The International Federation of Water Sports (World Aquatics) approved the criteria by which athletes from Russia and Belarus will be able to participate in international competitions.
In particular, according to the document published by the federation, only athletes who have not been seen supporting the war in Ukraine will be allowed to compete. It means “any form of verbal, non-verbal or written expression, explicit or implicit, at any time since the beginning of the war in Ukraine, in particular, public statements, including those made on social networks, participation in pro-war demonstrations or events, as well as wearing any symbols in support of the war”.
In addition, only one athlete from Russia and Belarus will be able to compete in each of the water sports disciplines. Thus, the synchronized swimming and water polo teams of these countries will not be admitted to international tournaments.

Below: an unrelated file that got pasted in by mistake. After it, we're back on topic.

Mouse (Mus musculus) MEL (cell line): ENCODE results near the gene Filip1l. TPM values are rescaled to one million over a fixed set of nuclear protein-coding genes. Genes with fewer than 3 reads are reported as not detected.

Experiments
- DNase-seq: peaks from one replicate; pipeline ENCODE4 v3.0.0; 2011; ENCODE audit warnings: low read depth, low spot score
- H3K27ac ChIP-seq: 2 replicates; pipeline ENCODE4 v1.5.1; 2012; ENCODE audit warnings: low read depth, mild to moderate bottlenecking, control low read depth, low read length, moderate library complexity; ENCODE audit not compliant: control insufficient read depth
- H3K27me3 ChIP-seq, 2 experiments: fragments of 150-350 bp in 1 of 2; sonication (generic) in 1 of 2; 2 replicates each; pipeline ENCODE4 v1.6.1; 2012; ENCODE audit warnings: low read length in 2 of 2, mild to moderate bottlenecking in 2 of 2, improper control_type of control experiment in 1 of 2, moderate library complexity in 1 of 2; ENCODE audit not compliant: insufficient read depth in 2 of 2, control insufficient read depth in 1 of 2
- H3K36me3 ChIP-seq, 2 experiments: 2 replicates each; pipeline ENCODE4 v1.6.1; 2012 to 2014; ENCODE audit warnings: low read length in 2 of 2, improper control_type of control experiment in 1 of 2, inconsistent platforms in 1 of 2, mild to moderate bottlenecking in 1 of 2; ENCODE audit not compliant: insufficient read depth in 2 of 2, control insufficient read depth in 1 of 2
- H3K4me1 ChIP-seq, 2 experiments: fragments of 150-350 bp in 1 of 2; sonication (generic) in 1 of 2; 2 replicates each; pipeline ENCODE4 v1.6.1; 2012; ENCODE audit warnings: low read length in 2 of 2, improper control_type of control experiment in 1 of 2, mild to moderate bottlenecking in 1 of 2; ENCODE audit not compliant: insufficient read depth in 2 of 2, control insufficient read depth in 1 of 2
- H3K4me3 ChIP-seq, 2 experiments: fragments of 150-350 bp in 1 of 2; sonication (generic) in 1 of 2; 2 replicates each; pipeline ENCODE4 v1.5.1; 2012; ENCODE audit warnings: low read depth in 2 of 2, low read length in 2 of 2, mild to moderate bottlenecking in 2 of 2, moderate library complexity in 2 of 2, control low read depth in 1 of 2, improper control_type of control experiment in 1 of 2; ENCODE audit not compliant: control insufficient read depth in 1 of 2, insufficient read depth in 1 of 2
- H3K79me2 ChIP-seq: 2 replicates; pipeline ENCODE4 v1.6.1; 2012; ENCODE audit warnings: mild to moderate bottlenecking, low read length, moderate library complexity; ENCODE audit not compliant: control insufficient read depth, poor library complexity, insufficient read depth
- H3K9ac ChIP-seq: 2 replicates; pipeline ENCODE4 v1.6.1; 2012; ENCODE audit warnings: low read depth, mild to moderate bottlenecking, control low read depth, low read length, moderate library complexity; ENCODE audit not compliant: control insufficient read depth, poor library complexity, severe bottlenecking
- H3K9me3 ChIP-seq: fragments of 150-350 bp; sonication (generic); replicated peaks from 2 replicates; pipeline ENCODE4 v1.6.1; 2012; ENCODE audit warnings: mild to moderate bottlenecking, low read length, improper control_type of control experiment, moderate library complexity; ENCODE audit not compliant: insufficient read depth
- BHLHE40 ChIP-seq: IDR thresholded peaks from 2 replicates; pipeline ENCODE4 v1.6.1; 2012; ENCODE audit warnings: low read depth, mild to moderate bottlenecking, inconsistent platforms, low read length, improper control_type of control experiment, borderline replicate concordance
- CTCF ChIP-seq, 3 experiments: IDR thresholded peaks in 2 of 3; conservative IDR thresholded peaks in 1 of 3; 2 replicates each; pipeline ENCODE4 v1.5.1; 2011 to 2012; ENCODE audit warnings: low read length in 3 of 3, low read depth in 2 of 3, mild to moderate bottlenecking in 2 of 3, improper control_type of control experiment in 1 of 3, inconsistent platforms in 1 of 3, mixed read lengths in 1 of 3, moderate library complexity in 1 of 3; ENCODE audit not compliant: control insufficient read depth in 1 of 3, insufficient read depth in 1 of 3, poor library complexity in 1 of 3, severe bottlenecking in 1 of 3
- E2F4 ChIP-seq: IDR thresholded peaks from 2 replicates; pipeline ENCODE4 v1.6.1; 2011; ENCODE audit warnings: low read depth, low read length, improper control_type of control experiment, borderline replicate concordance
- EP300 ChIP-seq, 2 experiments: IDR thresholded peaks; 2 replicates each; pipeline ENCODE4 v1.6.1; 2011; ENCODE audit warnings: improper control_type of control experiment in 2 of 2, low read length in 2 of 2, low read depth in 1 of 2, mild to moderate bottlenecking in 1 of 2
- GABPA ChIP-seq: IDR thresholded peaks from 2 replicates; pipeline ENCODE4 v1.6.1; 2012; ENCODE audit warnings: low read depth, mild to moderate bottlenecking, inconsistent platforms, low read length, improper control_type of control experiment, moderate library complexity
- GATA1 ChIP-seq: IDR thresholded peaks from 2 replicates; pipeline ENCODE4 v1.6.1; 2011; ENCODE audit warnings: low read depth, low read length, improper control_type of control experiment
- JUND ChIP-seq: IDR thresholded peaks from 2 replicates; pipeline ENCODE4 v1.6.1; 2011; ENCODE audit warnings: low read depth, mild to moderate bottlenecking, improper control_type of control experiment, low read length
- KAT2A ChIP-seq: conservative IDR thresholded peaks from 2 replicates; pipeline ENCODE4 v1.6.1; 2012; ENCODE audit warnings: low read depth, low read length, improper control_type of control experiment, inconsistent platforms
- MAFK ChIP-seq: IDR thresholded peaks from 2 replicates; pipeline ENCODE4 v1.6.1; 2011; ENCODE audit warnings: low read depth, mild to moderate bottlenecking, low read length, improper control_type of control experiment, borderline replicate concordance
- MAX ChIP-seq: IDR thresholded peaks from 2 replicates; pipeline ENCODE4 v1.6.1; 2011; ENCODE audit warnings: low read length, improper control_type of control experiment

Also, the admission criteria include clauses on the absence of a contract with Russian or Belarusian power structures and a ban on the use of national flags and anthems.
World Aquatics claims that surveys were previously conducted among athletes. “The obtained results indicate a high degree of support for the established criteria, including the lack of active support for hostilities in Ukraine, as well as the absence of national flags and anthems. 67% of athletes support the participation of individual neutral athletes who meet the strict criteria,” the international federation said in a statement.
- After the start of Russia’s full-scale military invasion of Ukraine, the International Olympic Committee and many sports associations imposed sanctions on Russian athletes. They are allowed to compete only under a neutral flag, and some are not allowed at all. In particular, the Russian national football and ice hockey teams, as well as Russian football clubs, were sanctioned. They cannot participate in either world or European tournaments.
- As a result, due to the war and sanctions, more than two hundred Russian athletes have changed or are about to change their sports citizenship in order to be able to compete in international competitions. Among them are both novice athletes and world-famous ones – for example, the winner of the World Chess Championship, Alexandra Kosteniuk, who now plays for Switzerland.